Home | News | Reviews | Previews | Hardware
Red Dead Redemption
Score: 99%
ESRB: Mature
Publisher: Rockstar Games
Developer: Rockstar San Diego
Media: Blu-ray/1
Players: 1; 2 - 16 (Online)
Genre: Action/ Free-Roaming/ Online

Graphics & Sound:
The western theme has always been overlooked in the gaming world. Sure, there have been a few good ones out there, but none of them really captured the feeling of being in the "Wild West" and certainly none of them have been great. Since its first announcement, we all knew Rockstar was the only developer that could deliver what the western genre needed. Turns out, it needed Red Dead Redemption.

Easily the richest and most beautiful open-world game of its kind, Red Dead Redemption is the most breathtaking game I have ever seen. Rockstar nailed the environment. The huge, open prairies seamlessly blend into picturesque desert landscapes. The mountainside terrain overlooks dense wooded forests while all manner of flora and fauna inhabit this vibrant world. I often found myself roaming the countryside just to see what was over that mesa, or what was downriver because I actually felt like I was exploring the wilderness, which is hard to do with polygons and pixels.

Not content to simply present the stellar landscapes of the Old West, Red Dead Redemption also incorporates an actual ecosystem with intelligent wildlife that react to the actions of their surroundings. These touches draw the player into the world like never before. Horses, buffalo, armadillos, snakes, and skunks are all following their instinct for survival and even hunt each other as well as your character in the massive world. The Euphoria physics engine, (which was used in Grand Theft Auto IV,) creates some of the most believable and compelling animations in gaming history, like stampeding herds of cattle or cougars silently stalking their prey.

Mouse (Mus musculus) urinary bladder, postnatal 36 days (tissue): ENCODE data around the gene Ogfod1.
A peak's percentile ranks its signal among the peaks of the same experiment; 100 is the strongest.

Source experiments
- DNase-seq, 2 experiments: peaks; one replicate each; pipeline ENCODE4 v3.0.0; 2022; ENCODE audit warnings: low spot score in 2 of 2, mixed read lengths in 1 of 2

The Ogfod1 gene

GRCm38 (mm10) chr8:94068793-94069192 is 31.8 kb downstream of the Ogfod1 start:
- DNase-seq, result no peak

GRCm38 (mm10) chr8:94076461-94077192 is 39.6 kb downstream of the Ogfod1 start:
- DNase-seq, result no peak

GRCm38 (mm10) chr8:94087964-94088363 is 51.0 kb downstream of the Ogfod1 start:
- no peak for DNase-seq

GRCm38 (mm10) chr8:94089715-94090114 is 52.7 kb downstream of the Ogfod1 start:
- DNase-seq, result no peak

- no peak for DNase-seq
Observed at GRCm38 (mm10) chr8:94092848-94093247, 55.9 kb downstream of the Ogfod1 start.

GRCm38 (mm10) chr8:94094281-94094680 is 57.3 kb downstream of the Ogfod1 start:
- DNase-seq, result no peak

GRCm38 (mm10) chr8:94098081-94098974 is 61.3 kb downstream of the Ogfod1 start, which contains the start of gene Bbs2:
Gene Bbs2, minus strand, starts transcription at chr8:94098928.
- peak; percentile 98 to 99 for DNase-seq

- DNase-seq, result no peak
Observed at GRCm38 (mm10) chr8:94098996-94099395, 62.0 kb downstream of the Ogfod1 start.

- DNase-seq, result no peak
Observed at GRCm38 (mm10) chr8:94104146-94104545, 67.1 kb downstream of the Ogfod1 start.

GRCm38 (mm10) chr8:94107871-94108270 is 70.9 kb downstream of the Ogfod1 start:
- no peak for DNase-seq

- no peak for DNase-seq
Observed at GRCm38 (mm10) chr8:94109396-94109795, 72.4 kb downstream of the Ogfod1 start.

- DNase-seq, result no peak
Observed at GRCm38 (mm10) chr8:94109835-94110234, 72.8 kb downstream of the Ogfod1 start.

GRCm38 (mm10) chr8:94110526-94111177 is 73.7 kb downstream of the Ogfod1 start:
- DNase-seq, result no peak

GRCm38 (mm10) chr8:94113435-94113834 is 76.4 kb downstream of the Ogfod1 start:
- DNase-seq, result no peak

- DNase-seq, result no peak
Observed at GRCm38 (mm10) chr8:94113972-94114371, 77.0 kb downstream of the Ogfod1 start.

But Red Dead doesn't just excel with its visuals; it also boasts the most meticulous sound design I have heard in recent memory. An original score and period accurate songs were chosen for Red Dead to put the player in the era of the end of the wild frontier. The entire audio design is brilliantly handled by using specific western-themed audio cues and absolutely perfect song choices during specific missions to create a sense of longing and nostalgia for a time long gone. The acting is also top-notch and the characters are never laid on too thick. Each actor breathes life into their character, like a paranoid grave-robber who believes what he does to dead people is okay as long as they're dead, but you still find yourself deeply caring about the outcome of many of the stories. Besides the excellent single-player story experience found in Red Dead Redemption, I think it will be remembered most for its amazing world that will take years for other games to catch up to, at least other games not made by Rockstar.

The story of Red Dead Redemption follows John Marston, a retired outlaw that just wants to settle down and live his own life during the tumultuous expansion time of America during 1911. Unfortunately for John, his old gang is still causing trouble out West and the newly formed Federal Bureau of Investigation has forced John's cooperation by holding his family hostage until he kills the former members of his gang. His journey will take him all over the old American West and even Mexico to get his family back. Usually the main characters in Rockstar games tend to be selfish or na´ve, but in the case of Marston, his motivations to save his family are pure. He does what he needs to in order to gain the support of those he needs (which could include many bad things,) but he is still only acting out of selflessness, which is a first for the games Rockstar makes.